Daytona lights have brightened attendance for Pepsi 400

Posted: Thursday, July 01, 2004

DAYTONA BEACH, Fla. -- Michael Waltrip is one of many drivers who thinks the installation of lights seven years ago instantly elevated the Pepsi 400 at the Daytona International Speedway to one of the premier races of the season.

Fans, no doubt, agree because in the years the race started shortly before noon, it attracted crowds of about 80,000. When the track turned on the lights, attendance instantly doubled.

"The night deal took Daytona to another level," said Waltrip, who has three victories at Daytona, including the 2001 and 2003 Daytona 500 and the 2002 Pepsi 400.

There's something magical about speeding stock cars under the lights. The sparks seem brighter, the smoke is more biting, the speeds seem meteoric.

"Changing the 400 to night was a really neat deal," Rusty Wallace said. "It was ridiculous to boil your butt off at 150 degrees during the day."

NASCAR has played with the schedule and starting times so much that racers now have different priorities. For generations, the four biggest races -- the Crown Jewels -- were the Daytona 500, Winston 500 at the Talladega (Ala.) Superspeedway, Coca-Cola 600 at the Lowe's Motor Speedway and the Southern 500 at the Darlington (S.C.) Speedway.

Now that Winston has left the sport as the series sponsor and the Southern 500 has been moved twice in two years from its traditional Labor Day weekend slot, stock car racing has a new pecking order. Everyone agrees the Daytona 500 is the biggest race of the season, much like golf's U.S. Open, but the Brickyard 400 at the Indianapolis Motor Speedway has emerged as the second-most important race. What makes that race important is the sense of history that comes with racing and winning at the Brickyard.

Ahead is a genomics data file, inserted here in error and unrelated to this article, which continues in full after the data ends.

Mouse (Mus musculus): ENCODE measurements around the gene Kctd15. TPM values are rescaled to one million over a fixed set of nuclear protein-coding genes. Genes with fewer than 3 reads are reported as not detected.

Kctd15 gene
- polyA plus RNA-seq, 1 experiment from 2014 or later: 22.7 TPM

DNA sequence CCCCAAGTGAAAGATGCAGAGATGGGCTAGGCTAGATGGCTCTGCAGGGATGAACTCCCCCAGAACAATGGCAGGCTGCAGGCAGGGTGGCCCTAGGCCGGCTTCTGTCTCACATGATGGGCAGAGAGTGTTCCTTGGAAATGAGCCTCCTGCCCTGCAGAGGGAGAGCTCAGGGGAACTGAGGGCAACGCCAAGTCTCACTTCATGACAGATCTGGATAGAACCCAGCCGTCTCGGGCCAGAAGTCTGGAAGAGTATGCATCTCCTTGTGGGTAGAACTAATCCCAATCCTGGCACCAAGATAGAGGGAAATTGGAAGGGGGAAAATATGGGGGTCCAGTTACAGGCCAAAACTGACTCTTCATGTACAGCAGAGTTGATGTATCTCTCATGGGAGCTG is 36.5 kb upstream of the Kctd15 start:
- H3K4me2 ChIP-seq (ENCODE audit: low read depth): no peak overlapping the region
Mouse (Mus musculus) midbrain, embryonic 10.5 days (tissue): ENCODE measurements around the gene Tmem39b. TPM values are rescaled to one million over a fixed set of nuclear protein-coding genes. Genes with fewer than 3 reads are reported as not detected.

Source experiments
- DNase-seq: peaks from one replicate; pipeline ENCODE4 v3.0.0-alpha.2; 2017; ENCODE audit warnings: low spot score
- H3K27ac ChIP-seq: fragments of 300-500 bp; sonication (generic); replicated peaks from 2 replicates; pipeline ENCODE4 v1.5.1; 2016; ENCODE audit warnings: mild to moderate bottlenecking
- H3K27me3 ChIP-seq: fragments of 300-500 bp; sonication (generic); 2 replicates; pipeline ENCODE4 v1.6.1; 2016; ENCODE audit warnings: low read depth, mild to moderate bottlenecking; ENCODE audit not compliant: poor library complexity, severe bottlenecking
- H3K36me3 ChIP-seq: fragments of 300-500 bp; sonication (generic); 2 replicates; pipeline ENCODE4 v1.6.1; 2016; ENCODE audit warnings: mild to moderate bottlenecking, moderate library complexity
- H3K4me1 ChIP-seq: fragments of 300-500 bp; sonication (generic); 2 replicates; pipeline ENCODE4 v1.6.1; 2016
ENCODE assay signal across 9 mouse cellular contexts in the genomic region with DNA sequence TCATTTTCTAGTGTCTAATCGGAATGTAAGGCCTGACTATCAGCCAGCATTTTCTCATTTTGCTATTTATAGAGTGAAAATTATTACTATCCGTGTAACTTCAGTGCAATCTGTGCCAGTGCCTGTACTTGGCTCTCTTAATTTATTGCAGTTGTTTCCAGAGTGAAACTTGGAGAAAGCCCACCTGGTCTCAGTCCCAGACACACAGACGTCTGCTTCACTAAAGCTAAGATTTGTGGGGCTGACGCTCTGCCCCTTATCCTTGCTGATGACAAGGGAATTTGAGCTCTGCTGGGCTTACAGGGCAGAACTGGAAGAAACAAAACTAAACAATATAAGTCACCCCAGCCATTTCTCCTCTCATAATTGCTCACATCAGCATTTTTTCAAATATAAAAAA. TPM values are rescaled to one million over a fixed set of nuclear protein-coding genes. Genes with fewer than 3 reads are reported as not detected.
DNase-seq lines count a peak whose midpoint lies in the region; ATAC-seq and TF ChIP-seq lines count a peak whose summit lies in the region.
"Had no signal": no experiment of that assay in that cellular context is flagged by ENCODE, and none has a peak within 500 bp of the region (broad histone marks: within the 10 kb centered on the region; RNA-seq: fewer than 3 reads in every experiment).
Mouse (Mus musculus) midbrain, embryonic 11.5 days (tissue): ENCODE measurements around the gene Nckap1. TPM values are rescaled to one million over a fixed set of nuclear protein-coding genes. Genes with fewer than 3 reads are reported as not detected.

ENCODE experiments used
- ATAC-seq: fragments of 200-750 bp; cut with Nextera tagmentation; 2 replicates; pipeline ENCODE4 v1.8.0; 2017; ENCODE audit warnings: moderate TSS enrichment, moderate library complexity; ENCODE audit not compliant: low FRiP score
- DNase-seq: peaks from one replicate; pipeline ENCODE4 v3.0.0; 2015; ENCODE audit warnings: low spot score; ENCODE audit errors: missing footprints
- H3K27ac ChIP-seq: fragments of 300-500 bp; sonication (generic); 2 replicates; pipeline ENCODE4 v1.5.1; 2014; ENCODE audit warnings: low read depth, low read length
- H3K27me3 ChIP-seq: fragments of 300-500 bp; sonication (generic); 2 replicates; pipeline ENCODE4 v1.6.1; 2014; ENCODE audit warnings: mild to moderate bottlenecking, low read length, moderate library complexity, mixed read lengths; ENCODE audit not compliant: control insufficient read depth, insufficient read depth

The Coca-Cola 600 is still important for two reasons: It's the longest race on the schedule and it's held in Charlotte, N.C., home base for about 90 percent of the circuit.

The Southern 500 used to be racing's version of the Masters. Darlington is still considered the toughest track to master. For more than 20 years, drivers called it, "The Lady in Black." Speedway officials have since changed their slogan to, "Too Tough To Tame." A win there forever changes a driver's life.

NASCAR's "Realignment 2004 and Beyond" promised to shake up the racing schedule, and Darlington's position -- and perhaps its status -- was clearly affected. After 54 years, NASCAR moved the Southern 500 away from its Labor Day weekend spot.

Most drivers agree the Daytona 500, Brickyard 400 and Coca-Cola 600 now are the most important races. If there's a fourth Crown Jewel race, the votes are scattered.

Elliott Sadler said he thinks races at Texas or Las Vegas have been elevated to "major" status because their purses generally double most races, while Waltrip said either race at Richmond deserves such attention. Kyle Petty, however, said Darlington should always be considered a major event.

"If I built a brand new stadium across the street from Wrigley Field and my new stadium had better skyboxes, better viewing, more seats, as a ballplayer where would you rather hit a ball out? Which stadium would you remember the rest of your life?," Petty said.

While there's a debate on the sport's most prestigious races, there is little argument on the Pepsi 400's new status as a prominent event -- just like golf's Tournament Players Championship.

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